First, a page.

One Year Later, It’s time to Get Back to the Basics – Part 1

As most of you know, I moved here one year ago from the United States. I left behind a 15 year career as an analyst with Wells Fargo to set up a business here in the Philippines to train analysts. Over the past year, my path has diverged and expanded to encompass several different analytics solutions including social media outsourcing, recruitment analytics training for corporate HR professionals and speaking engagements at schools promoting analytics careers in the IT-BPO industry. I have trained close to 200 people from a large cross section of schools and companies.

This morning I started thinking though about why I came here in the first place. Are there more analyst jobs out there then their is talent available for them? When I first started looking at the demand side, I analyzed things like looking at postings in job street with the term analyst in them… I got back over 1000 postings. A year later I do the same thing, but am now getting back 1300 postings.

My analysis has always been that there are several factors which make a training program like I have developed not only necessary, but imperative.

First off there is not a lot of analytics related education being taught at the college level. You see it in some programs at some schools, but overall higher education is not producing analytics talent ready to fill the jobs.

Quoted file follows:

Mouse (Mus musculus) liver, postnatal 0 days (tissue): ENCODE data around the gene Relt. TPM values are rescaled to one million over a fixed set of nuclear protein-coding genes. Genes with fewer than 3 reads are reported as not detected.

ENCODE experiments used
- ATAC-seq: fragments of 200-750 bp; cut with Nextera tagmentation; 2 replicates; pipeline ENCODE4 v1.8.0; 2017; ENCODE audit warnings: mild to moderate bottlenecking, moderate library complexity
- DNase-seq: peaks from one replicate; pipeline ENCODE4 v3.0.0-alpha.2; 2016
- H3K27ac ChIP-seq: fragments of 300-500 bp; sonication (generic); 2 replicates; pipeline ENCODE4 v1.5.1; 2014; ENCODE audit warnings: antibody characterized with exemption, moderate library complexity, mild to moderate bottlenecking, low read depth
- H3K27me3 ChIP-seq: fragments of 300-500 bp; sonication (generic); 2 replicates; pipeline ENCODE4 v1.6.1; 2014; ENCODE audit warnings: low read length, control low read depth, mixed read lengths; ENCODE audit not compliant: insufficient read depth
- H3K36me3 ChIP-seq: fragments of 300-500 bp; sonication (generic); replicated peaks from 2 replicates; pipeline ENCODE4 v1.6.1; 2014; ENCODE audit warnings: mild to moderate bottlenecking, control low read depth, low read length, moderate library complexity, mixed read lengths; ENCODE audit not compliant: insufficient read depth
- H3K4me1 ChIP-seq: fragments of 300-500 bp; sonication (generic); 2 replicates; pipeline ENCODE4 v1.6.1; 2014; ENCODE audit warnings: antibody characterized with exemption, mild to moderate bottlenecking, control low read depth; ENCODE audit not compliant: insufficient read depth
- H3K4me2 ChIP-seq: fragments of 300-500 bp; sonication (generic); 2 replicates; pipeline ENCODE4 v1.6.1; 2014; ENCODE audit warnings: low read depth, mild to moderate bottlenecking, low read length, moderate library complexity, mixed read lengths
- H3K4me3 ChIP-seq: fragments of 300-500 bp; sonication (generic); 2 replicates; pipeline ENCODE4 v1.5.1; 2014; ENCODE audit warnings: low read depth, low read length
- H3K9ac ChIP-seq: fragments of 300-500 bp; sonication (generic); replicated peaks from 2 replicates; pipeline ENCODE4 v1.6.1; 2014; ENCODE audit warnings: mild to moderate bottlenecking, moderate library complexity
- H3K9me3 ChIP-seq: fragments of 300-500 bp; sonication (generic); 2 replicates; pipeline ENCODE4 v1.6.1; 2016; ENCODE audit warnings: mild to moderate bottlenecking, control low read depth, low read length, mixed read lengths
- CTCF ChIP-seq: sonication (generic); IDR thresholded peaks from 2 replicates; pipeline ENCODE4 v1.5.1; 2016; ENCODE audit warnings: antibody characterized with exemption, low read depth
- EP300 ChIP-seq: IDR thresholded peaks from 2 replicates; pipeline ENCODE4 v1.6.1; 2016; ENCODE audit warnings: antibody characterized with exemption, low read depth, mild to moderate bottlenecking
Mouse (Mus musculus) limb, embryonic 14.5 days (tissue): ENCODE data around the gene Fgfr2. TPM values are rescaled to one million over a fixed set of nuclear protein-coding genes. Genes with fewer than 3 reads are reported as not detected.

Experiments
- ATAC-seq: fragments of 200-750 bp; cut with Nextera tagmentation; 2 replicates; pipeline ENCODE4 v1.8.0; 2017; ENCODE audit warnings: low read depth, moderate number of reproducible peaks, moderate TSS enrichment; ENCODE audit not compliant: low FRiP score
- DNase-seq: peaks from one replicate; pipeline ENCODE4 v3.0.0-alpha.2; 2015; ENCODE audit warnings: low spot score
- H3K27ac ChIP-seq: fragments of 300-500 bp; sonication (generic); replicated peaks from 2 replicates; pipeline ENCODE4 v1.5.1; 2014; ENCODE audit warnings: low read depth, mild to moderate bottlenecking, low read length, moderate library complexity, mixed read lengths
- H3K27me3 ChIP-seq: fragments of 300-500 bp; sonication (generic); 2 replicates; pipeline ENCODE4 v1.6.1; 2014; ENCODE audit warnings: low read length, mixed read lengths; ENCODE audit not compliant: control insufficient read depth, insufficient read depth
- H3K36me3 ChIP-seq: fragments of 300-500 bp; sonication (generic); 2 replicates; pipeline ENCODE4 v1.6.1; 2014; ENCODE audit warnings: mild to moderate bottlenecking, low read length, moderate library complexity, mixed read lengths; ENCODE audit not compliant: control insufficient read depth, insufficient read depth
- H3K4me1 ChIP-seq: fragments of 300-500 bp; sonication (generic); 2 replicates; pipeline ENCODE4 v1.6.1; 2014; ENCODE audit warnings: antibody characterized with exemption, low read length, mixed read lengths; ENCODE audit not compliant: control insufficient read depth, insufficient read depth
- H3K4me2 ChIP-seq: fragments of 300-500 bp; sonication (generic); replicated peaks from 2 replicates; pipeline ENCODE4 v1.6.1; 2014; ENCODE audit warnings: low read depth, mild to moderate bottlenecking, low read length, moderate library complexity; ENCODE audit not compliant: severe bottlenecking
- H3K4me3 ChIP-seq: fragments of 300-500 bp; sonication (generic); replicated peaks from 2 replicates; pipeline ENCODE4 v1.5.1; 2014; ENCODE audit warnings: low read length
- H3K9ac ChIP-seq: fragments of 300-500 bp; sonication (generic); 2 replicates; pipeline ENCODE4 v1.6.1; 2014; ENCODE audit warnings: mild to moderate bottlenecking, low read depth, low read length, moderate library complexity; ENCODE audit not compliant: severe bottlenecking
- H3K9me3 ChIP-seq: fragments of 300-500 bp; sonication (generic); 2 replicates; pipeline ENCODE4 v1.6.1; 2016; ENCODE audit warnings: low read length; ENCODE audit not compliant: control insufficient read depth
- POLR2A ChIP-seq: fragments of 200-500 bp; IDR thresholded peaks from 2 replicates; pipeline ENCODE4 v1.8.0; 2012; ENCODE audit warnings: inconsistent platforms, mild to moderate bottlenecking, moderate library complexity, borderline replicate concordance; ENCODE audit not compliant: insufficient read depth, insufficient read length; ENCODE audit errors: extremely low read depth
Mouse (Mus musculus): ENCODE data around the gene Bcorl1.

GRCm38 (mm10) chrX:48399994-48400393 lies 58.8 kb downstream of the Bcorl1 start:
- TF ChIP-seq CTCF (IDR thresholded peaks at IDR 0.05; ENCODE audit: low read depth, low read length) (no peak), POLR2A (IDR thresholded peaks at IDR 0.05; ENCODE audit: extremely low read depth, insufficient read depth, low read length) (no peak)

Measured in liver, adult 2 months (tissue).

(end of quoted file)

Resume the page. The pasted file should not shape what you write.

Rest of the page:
Secondly, there is such a dichotomy of skills required for the job postings… soft or people skills like communication and cross-department project work combined with the technical skills in specific programming languages or experience with certain types of analytics tools. It is very hard to find people who can balance the art and science of analytics and no one here is training people on both… its all one or the other.

The third reason why a training program like mine is important is the job requirements are getting increasingly complex in both quantity and quality. Traditional methods of recruiting don’t work well for analyst positions because most recruiters are focused almost exclusively in the technical skills and not of the soft skills. It is very hard to assess someone for curiosity or the ability to conceptualize big data schemes in a way that can be explained both to techie developers and people skill focused managers. To make things more challenging, few companies are trying to retain and train up analytics talent within, they instead turn to recruiters to pirate or poach talent from somewhere else.

The need for training approaches that are innovative and effective is growing much, much faster than most people are able to grasp. The massively overwhelming amount of data we have to analyze in our businesses each and very day is mind numbing.